You'll need a 7mm hex wrench or socket to remove the calliper bolts (two each side) and when I did mine it a fair amount of grunt to shift the little beggars. I didnt need to use a wind back tool I just manually pushed the pistons back in (and I dont eat spinach for breakfast
The caliper bolts shouldn't be very tight as the have an unusual 9mm thread. Other than that, just make sure you have a piece of emery cloth, a file and or a scraper to remove the built off crud from the carriers to allow the pads to move freely in and out. Don't remove too much though, otherwise the pads will rattle in the carriers.
As Gary's site does not appear to work correctly, I'll explain the proceedure. Here is the proceedure for front brakes. Remember you can turn the steering for easier access.
After jacking up etc, remove the spring anti rattle clip from the caliper (best to use Vise or Mole grips). Position these near the anchor, and use a slight twisting motion to pull out.
Remove caliper retainer plastic end caps and slacken and withdraw both the 7mm hex bolts in the inside of the caliper.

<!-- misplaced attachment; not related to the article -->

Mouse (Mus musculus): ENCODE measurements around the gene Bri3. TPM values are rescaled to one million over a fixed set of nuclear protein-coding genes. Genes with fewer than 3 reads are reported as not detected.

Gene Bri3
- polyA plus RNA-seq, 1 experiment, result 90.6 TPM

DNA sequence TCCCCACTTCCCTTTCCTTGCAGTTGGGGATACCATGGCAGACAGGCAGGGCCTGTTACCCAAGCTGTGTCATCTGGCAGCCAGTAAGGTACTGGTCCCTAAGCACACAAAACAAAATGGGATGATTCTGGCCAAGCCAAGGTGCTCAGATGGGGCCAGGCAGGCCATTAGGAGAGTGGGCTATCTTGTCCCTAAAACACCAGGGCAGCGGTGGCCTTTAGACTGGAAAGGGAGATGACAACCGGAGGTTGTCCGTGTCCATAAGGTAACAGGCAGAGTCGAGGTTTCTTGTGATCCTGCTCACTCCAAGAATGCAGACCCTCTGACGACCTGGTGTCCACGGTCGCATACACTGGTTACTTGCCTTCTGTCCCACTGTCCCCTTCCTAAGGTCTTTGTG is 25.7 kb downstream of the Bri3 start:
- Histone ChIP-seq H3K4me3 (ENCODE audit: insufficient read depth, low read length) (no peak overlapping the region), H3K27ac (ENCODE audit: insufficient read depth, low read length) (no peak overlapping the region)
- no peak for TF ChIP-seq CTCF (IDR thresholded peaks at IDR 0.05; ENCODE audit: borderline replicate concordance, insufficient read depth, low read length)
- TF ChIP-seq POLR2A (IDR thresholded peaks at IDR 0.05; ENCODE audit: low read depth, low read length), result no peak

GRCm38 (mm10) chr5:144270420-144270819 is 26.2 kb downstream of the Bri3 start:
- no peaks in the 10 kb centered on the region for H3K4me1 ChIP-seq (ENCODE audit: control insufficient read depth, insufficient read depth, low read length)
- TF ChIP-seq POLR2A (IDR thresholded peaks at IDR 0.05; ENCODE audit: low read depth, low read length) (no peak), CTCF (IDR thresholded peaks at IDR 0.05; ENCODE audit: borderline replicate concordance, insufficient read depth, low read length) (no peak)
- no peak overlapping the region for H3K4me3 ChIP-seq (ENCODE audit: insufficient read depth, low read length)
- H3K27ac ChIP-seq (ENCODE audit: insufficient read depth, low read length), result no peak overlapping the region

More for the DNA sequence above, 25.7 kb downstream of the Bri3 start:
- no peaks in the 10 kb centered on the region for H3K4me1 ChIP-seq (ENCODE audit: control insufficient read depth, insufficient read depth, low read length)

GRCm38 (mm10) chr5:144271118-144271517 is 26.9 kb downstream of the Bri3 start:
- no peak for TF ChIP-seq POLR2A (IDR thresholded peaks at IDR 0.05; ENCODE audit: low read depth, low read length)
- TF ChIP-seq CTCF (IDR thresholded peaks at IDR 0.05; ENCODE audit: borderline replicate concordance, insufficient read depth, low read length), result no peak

Move caliper body out of the way (you may first have to disconnect the brake pad wear indicator wire).
Remove brake pads.
Unbolt the 12mm headed disc retaining bolts on the flange face.
Remove caliper carriers (17mm bolts) which can be fairly tight due to thread lock.
Clean flange face to ensure no brake vibration develops.
Clean new discs and fit retaining bolts.
Clean carrier and ensure pads are a sliding fit.
Push back, or even better, bleed fluid from caliper so piston is fully retracted. (Make sure fluid does not leak from reservoir and damage paintwork.) I use very large pipe pliers for this.
Apply anti squeal compound to brake pad backing sparingly where it contacts carrier and caliper.
Fit retaining spring.
Connect up pad wear indicator wire for idiot light (if desired).
Pump up brake pedal to ensure pedal travel is not excessive which suggests an issue with fit or air in hydraulic system if it was bled.
Do other side.